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UF Health’s East Gainesville center celebrated

Rendering of prosed clinic
UF Health held a virtual groundbreaking ceremony on June 21 to celebrate the forthcoming University of Florida Health Urgent Care Center – Eastside, a long sought-after resource for the area.

GAINESVILLE, Fla. — By mid-2024, a vacant lot in East Gainesville will be home to a medical destination that has long been sought in the area: University of Florida Health Urgent Care Center – Eastside. Unable to hold a traditional groundbreaking ceremony because of inclement weather, officials from UF Health, the city of Gainesville and Alachua County instead held an online affair for the 9,000-square-foot center on Zoom.

Gainesville and Alachua County are contributing $2.25 million each in federal COVID-19 relief funds to help build the center. UF Health will be responsible for ongoing operations. The $5.7 million urgent care center is just the start of a potentially busy destination spot for East Gainesville. Officials envision the site at Southeast Hawthorne Road and Southeast 20th Street becoming a medical, employment and perhaps retail hub for one of the city’s most underserved areas.

“Over the years, many residents have expressed the need for health care closer to home. It is very fulfilling to bring convenient urgent care to the heart of East Gainesville but this is also about more than a medical clinic. Ideally, UF Health’s alliance with the city and county will be a catalyst that improves residents’ quality of life,” said David R. Nelson, M.D., senior vice president for health affairs at UF and president of UF Health

The center will feature eight examination rooms, two procedure rooms, an X-ray area and a community room. It is expected to be open seven days a week, with hours extending into the evening. Having an urgent care center will augment UF Health’s presence in the area, which includes the Eastside family medicine practice on Waldo Road.

Future development at the site may go well beyond the urgent care center. A new city-run bus transfer station is in the early planning stages. A community garden that allows residents to grow or pick healthy food is being considered. Officials are hopeful that the site will help fulfill other longtime community needs: jobs, housing and a neighborhood grocery store. The site adjoins the Gainesville Technology Entrepreneurship Center’s high-tech incubator and housing is under development nearby.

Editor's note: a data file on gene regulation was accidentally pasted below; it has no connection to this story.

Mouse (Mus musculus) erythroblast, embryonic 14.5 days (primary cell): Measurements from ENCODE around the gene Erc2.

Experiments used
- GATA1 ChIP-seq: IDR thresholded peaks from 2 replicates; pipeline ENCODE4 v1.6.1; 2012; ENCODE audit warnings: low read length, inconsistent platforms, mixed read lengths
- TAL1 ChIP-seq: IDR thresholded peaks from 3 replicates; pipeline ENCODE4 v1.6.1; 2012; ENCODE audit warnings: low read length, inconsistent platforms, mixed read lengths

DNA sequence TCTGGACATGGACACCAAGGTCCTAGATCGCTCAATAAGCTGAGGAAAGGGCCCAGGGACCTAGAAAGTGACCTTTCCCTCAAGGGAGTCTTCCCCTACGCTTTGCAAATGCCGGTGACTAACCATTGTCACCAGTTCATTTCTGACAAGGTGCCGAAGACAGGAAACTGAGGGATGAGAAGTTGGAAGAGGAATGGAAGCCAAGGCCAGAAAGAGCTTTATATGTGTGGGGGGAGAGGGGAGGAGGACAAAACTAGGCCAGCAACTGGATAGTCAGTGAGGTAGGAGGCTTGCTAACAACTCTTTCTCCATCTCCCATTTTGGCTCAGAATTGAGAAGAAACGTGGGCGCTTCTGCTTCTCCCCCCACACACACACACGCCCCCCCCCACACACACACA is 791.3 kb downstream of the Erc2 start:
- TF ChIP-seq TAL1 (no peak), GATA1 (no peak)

"This development will eliminate a health care desert. It also has the potential to close a job desert, a housing desert and a food desert. There’s a lot of things this collective development will do as it grows out over the next decade,” said Brad Pollitt, UF Health Shands’ vice president of facilities.

It’s no secret that East Gainesville has lacked convenient access to urgent medical care, a grocery store and community amenities commonly found in other areas. An urgent care center in East Gainesville also potentially benefits residents who live in areas farther to the east.

“Alachua County is proud to join with the city of Gainesville to pay for the construction of this much-needed facility, and we are excited to work with clinic operator UF Health. This is a great day for the future of health care in eastern Alachua County,” said Anna Prizzia, chair of the Alachua County Commission.

Gainesville Mayor Harvey Ward Jr. said the chance to work with UF Health, Alachua County and the federal government is a special opportunity.

“While I’m excited about the near-term, positive effects of a health clinic on Hawthorne Road, the farther-reaching economic health and general quality of life improvements for our ‘out east’ neighbors are more than anyone could have predicted a couple of years ago. We are looking at an all-in public investment exceeding $25 million in a relatively short period of time, not including what the city has already invested nearby at Heartwood and Cornerstone. I am thrilled to see this moving forward for our neighbors and I’m anticipating the private sector stepping up for East Gainesville as well,” he said.

Work is also underway to bring Gainesville Fire Rescue’s Community Resource Paramedicine Program, or CRP, to the urgent care center site. The CRP aims to reduce overuse of paramedic and emergency room services by pairing frequent 911 users and other vulnerable patients with resources to help them better manage their care. There were 423 referrals to the program in 2022 and the team provided 179 vaccinations and 80 monoclonal antibody treatments while having 2,545 engagements with residents. As of 2022, the program has grown to focus on four main areas: chronic disease management, community health, recovery response and homelessness outreach and prevention.

With a public transit hub close to a medical facility, the site will be well-positioned to address other needs, said Lakesha M. Butler, Pharm.D., chief diversity officer for UF Health. A community room can host many health education and other pertinent programs, including topics of healthy eating, mental health and diabetes education. The site will offer expanded services not typically found at an urgent care center with the goal of tailoring services to meet the needs of the community. Officials held multiple community forums earlier this year to solicit residents’ input.

“Ideally, this complex will not just focus on health care but on factors that affect the health and holistic well-being of people in our community,” Butler said.

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Doug Bennett
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